Indexed on: 13 Aug '04Published on: 13 Aug '04Published in: American Journal of Industrial Medicine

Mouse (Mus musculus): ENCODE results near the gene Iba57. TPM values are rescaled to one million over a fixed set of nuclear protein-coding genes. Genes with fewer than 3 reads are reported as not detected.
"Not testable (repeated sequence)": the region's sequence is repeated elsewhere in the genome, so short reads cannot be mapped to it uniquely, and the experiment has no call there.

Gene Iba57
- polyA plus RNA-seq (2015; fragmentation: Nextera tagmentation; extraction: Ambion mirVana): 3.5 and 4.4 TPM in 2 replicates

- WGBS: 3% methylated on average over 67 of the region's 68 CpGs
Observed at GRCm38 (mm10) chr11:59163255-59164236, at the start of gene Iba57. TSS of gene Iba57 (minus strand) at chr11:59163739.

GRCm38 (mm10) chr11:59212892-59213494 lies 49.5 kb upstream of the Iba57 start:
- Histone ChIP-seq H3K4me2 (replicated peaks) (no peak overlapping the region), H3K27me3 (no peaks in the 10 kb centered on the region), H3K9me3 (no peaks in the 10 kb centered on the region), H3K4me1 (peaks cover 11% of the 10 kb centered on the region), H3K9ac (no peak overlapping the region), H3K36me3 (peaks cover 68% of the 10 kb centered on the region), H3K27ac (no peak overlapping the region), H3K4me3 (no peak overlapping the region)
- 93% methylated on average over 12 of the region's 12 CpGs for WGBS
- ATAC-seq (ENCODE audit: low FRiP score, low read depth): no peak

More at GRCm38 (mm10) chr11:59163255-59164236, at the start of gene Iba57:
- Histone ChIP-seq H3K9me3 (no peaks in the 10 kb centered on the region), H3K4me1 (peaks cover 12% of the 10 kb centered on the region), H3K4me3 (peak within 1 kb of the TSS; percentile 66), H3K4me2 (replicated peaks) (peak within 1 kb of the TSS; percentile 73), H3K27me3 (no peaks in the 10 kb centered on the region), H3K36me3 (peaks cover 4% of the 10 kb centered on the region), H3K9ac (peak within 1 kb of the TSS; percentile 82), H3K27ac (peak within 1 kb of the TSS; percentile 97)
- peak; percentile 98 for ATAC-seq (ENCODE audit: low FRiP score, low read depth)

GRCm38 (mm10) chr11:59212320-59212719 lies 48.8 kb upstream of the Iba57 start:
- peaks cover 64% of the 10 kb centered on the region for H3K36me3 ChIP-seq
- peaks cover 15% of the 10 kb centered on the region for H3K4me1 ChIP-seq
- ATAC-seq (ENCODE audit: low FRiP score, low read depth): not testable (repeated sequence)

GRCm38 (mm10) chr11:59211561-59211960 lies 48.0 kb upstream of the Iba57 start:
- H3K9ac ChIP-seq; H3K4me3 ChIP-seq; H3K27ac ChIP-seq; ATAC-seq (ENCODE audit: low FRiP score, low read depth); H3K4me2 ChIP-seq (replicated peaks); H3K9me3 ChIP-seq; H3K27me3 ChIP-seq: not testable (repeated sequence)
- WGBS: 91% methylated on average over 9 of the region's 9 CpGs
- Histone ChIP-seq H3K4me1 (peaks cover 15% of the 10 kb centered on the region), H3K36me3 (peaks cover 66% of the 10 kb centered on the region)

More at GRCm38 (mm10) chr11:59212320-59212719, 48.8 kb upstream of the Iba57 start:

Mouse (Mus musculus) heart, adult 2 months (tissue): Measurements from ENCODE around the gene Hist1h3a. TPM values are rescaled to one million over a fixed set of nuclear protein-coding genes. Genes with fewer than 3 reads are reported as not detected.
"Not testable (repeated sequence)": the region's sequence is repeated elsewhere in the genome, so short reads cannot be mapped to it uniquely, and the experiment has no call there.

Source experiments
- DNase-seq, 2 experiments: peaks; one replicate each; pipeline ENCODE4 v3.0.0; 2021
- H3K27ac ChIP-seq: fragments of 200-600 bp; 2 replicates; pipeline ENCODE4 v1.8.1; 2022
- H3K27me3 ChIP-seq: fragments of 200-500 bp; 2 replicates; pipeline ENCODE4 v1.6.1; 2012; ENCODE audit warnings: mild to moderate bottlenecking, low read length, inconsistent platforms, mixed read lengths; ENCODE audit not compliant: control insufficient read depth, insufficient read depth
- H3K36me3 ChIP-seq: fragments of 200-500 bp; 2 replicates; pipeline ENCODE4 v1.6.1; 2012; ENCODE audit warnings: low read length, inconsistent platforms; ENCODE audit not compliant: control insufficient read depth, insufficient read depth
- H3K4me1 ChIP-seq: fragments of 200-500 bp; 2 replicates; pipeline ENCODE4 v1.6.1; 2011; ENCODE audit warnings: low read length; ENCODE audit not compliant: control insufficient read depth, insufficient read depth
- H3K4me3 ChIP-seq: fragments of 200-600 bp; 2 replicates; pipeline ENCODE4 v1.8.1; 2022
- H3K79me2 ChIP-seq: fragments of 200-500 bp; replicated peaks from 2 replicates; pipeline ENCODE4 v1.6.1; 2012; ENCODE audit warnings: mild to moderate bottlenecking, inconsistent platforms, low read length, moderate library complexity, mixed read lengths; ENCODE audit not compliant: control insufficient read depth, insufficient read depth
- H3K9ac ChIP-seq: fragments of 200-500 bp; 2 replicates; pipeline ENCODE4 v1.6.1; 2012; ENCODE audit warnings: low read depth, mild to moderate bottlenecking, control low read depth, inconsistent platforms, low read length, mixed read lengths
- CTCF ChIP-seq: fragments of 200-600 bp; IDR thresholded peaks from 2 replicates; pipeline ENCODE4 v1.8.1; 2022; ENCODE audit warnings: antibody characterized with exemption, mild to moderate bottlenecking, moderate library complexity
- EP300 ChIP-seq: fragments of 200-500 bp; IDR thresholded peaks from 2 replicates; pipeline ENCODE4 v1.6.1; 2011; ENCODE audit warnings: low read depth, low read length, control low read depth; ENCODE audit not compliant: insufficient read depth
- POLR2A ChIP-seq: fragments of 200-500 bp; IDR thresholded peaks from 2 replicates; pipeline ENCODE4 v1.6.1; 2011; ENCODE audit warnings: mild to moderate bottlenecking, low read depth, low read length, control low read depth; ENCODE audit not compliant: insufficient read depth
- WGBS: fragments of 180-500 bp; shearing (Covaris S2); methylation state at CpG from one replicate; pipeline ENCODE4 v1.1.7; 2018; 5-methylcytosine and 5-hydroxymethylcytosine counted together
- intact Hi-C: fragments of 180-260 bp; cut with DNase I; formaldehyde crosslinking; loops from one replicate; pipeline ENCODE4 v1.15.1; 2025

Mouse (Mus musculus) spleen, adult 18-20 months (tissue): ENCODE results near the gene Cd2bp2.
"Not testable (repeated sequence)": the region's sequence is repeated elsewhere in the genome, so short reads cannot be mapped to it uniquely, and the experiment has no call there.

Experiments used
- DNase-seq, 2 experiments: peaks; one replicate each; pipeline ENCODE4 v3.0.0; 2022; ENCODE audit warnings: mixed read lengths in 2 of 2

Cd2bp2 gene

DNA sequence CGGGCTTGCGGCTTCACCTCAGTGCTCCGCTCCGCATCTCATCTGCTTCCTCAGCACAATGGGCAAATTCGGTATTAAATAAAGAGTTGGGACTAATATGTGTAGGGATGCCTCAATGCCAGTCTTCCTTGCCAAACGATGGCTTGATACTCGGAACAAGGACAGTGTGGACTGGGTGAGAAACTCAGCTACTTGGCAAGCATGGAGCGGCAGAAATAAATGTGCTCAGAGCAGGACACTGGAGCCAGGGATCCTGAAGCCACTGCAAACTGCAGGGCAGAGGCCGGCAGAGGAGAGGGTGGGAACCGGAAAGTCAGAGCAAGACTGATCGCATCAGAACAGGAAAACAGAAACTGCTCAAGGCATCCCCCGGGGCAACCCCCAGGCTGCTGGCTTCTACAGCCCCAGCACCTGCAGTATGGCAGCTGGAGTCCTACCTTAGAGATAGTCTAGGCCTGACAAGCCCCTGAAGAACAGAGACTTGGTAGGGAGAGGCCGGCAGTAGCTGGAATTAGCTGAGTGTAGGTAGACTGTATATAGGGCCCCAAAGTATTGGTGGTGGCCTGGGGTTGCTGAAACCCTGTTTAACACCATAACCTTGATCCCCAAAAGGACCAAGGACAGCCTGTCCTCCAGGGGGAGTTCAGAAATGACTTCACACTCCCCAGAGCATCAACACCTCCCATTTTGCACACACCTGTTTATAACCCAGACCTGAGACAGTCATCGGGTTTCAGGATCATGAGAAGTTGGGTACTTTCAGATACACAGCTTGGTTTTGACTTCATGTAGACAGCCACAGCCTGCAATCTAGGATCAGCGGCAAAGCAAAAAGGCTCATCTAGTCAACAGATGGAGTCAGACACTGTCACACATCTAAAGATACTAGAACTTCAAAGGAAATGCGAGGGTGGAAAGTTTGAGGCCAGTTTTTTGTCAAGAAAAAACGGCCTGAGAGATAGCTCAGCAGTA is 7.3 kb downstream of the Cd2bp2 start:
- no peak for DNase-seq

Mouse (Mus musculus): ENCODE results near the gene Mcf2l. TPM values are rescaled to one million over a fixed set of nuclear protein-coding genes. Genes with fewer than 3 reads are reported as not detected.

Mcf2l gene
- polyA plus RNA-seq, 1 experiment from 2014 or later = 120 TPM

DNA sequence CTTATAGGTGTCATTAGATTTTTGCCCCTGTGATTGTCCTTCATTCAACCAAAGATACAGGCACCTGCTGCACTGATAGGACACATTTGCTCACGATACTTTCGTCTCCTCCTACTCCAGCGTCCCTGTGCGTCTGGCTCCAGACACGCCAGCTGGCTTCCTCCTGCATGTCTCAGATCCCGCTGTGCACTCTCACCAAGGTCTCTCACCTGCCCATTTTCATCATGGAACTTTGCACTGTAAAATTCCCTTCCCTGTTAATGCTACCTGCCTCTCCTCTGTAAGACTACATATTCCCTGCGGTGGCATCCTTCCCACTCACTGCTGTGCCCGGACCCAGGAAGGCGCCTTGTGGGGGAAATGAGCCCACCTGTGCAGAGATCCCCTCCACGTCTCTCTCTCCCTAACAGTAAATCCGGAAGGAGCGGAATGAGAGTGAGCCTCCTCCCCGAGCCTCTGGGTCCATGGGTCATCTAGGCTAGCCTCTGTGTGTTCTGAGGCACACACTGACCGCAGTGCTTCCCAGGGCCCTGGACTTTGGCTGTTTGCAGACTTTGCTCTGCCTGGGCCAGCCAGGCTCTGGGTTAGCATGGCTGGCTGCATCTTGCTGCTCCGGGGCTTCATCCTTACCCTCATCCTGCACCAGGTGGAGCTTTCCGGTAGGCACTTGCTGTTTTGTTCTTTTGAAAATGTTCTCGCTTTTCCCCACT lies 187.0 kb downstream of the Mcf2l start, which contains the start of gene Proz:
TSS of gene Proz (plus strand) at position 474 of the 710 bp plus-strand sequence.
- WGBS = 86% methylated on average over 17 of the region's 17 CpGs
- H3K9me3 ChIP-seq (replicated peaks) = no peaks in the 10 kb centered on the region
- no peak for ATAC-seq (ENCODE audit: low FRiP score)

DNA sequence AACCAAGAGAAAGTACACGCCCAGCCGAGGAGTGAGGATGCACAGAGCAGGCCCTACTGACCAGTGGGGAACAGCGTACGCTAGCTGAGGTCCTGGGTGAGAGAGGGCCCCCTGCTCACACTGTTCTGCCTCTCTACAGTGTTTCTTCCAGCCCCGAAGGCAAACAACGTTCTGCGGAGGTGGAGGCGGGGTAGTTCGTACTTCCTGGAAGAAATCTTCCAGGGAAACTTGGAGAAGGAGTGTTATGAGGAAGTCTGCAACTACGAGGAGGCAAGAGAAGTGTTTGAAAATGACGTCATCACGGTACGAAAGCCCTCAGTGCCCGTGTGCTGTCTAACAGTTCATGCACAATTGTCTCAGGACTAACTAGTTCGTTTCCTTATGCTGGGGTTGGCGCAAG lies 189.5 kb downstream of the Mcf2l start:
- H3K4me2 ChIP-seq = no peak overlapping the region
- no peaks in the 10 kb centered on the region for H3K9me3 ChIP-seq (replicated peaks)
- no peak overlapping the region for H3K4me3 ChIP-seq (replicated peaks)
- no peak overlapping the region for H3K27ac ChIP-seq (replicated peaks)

A study was performed to investigate associations between work-related symptoms and bioaerosol exposure in 22 workers collecting waste separated at source and mixed household waste.Full work shift exposures to bacteria (spherical and rod-shaped) fungal spores, endotoxins, and total dust were measured. Symptoms experienced during work on the day that exposure was measured were recorded by use of a short questionnaire. Questions were posed on respiratory symptoms, systemic effects such as headache, tiredness, and gastrointestinal symptoms.The median exposure levels of bacteria and fungal spores were 0.4 and 0.1 x 10(6)/m3, respectively. The exposure to rod-shaped bacteria (7% of the bacteria count), endotoxins (1.8 EU/m3), and dust (0.2 mg/m3) was low. The symptoms most often reported were unusual tiredness (24%), headache (22%), cough (15%), and irritation in eyes and nose (10 and 17%). These symptoms were also found to be associated to microbial components.The results suggest that acute work-related nose irritation is associated with exposure to bacteria. Rod-shaped bacteria were also associated with nose irritation and unusual tiredness. It is likely that cough is associated to fungal spores, while other associations which were found could be due to confounding.